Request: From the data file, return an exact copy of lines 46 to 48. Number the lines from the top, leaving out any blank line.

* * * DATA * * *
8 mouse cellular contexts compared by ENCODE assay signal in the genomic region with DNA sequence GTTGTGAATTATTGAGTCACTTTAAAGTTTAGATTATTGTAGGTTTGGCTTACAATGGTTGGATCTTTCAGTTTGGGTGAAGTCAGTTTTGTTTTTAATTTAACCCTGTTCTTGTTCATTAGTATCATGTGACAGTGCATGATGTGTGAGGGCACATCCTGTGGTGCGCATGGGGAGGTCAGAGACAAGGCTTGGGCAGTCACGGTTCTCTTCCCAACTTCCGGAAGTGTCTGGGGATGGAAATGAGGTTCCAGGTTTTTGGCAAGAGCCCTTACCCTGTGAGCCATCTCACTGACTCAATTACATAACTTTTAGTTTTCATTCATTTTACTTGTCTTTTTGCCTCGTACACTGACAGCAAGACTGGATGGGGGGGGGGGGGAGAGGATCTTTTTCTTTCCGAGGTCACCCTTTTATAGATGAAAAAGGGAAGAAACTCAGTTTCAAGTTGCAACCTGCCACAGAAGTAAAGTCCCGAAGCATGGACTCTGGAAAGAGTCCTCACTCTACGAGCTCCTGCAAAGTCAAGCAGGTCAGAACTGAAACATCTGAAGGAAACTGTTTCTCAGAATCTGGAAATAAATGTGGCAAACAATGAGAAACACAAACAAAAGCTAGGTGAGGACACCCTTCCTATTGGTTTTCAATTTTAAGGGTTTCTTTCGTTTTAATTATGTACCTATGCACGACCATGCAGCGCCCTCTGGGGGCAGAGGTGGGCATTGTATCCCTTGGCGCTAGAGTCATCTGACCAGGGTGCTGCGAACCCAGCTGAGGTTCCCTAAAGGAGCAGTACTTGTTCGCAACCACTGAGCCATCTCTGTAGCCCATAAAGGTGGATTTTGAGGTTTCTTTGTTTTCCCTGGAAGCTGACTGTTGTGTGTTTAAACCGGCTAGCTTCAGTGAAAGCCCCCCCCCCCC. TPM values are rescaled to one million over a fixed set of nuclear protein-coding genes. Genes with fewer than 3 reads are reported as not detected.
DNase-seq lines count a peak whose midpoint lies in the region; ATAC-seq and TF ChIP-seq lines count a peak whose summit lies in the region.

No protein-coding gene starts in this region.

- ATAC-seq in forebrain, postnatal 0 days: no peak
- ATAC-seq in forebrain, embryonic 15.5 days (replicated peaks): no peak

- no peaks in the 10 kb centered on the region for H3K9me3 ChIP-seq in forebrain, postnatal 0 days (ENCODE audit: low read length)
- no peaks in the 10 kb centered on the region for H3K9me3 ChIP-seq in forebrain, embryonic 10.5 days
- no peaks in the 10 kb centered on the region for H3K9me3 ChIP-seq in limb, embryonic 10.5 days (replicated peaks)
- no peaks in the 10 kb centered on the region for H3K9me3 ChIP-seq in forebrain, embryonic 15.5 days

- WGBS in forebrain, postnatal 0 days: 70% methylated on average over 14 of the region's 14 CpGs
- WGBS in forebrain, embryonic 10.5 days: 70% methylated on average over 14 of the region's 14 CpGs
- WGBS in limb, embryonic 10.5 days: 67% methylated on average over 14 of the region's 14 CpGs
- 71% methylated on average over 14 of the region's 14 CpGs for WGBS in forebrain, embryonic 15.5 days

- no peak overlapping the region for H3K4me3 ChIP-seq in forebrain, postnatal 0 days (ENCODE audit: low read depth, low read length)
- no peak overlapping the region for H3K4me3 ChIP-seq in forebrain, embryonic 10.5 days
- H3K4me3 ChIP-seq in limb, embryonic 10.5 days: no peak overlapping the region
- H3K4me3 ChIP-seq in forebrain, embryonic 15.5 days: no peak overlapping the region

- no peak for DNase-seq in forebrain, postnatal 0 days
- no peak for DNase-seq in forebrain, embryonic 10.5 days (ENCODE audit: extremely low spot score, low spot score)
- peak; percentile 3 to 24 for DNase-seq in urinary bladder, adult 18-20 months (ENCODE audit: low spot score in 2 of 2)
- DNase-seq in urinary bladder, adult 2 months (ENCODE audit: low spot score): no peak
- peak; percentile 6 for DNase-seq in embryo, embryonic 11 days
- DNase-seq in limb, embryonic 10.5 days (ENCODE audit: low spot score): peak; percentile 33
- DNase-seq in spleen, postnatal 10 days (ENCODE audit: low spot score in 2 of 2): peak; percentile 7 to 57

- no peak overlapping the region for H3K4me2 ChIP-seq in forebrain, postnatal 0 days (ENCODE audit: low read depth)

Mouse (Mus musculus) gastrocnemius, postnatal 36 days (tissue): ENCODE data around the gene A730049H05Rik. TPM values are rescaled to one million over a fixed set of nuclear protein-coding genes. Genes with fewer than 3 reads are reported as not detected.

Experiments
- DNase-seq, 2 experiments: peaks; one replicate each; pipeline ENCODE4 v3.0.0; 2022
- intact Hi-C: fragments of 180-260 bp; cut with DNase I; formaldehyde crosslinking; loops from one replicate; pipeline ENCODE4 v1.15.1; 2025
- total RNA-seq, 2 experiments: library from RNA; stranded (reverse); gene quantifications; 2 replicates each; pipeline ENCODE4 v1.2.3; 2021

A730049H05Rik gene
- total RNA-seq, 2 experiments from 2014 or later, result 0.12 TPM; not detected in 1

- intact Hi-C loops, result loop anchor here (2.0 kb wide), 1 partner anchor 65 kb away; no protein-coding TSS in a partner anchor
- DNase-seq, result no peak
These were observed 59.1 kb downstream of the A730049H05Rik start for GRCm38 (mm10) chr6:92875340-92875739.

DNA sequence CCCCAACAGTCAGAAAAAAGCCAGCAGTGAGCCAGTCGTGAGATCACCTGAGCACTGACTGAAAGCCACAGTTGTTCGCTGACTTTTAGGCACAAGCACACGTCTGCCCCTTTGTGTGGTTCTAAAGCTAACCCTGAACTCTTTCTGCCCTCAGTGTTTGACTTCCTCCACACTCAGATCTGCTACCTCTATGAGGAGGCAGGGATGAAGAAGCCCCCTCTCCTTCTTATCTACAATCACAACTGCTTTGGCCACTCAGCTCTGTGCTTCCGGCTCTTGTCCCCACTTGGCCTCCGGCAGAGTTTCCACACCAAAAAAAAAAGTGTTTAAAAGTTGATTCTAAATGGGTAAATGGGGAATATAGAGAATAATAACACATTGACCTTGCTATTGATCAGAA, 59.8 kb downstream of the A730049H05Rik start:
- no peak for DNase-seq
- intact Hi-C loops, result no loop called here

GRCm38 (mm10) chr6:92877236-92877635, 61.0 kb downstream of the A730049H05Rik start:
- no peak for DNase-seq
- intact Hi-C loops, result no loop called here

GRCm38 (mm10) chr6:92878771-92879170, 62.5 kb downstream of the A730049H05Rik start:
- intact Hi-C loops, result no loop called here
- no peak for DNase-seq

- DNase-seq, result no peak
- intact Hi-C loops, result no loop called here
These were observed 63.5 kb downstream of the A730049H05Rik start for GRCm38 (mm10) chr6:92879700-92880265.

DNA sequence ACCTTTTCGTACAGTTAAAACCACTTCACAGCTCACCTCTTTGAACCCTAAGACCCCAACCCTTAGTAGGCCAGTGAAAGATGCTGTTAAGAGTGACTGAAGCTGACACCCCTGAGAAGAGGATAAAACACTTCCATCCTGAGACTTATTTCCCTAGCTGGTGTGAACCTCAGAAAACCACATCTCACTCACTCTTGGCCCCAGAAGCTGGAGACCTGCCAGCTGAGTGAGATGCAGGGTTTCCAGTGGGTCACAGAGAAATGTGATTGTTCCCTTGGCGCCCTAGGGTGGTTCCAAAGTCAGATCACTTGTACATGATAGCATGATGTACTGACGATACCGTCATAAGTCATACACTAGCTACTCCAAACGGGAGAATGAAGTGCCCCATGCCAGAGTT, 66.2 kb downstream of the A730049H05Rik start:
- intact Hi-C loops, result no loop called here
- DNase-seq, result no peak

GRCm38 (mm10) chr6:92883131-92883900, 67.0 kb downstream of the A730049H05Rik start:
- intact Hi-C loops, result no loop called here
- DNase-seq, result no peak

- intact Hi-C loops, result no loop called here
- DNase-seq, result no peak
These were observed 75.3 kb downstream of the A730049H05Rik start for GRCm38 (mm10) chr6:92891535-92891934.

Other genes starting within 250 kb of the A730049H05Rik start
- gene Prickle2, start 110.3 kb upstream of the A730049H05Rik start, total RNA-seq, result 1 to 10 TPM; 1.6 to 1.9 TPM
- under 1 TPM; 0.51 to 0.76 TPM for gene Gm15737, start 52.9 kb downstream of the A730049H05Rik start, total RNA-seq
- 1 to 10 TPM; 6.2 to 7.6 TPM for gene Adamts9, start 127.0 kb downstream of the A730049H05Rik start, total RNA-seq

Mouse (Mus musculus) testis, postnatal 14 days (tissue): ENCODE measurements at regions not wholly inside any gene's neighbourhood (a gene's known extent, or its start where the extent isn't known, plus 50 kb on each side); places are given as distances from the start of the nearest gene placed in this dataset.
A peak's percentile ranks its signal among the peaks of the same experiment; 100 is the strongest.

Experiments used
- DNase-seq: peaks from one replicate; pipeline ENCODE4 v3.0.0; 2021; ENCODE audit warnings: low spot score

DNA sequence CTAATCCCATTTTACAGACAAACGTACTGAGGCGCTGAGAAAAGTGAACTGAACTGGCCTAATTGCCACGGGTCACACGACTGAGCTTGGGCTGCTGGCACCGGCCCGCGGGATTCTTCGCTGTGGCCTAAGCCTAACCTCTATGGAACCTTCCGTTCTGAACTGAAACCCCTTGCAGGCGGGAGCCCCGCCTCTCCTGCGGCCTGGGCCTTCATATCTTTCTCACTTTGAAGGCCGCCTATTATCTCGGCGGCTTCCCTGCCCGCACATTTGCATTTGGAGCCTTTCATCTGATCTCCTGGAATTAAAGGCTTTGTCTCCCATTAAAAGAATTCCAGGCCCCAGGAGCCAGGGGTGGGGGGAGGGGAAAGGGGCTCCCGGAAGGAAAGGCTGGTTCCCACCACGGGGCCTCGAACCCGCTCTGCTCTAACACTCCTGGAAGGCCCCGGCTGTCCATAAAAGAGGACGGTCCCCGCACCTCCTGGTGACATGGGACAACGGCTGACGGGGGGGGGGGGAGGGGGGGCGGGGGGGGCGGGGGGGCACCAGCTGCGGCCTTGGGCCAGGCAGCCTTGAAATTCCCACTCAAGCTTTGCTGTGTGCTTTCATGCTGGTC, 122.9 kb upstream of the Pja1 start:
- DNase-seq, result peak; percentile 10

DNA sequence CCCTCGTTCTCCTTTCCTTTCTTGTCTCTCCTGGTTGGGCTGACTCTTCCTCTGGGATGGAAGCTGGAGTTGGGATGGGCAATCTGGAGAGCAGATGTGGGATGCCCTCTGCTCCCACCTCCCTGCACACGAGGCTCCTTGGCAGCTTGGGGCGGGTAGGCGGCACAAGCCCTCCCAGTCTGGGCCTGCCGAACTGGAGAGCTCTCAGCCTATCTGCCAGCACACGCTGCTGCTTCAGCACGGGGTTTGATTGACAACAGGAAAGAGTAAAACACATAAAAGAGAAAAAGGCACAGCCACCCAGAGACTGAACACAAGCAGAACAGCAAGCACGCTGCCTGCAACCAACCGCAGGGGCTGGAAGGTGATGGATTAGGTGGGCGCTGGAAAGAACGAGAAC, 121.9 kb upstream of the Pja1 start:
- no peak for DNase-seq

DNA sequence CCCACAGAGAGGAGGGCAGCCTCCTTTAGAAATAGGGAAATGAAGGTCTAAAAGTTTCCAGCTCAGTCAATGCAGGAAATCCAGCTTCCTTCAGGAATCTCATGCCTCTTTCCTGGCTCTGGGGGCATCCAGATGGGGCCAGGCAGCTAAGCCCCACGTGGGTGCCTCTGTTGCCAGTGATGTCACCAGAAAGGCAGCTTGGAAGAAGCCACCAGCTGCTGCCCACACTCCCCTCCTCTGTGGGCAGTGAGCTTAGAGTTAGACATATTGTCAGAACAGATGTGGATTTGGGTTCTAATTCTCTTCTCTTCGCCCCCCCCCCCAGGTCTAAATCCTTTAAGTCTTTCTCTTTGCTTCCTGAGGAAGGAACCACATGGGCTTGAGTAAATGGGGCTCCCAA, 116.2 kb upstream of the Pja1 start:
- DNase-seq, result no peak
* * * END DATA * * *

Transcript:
- intact Hi-C loops, result no loop called here
These were observed 63.5 kb downstream of the A730049H05Rik start for GRCm38 (mm10) chr6:92879700-92880265.

DNA sequence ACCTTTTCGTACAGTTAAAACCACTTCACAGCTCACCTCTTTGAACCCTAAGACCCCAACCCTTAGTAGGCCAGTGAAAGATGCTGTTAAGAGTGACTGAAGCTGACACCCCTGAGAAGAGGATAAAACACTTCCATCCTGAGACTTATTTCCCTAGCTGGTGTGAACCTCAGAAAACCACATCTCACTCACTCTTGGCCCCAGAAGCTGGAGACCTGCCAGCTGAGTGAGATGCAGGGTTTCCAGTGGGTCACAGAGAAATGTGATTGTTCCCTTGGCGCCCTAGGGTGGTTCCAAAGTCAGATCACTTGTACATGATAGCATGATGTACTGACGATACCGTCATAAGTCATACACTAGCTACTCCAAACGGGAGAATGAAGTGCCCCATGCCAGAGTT, 66.2 kb downstream of the A730049H05Rik start: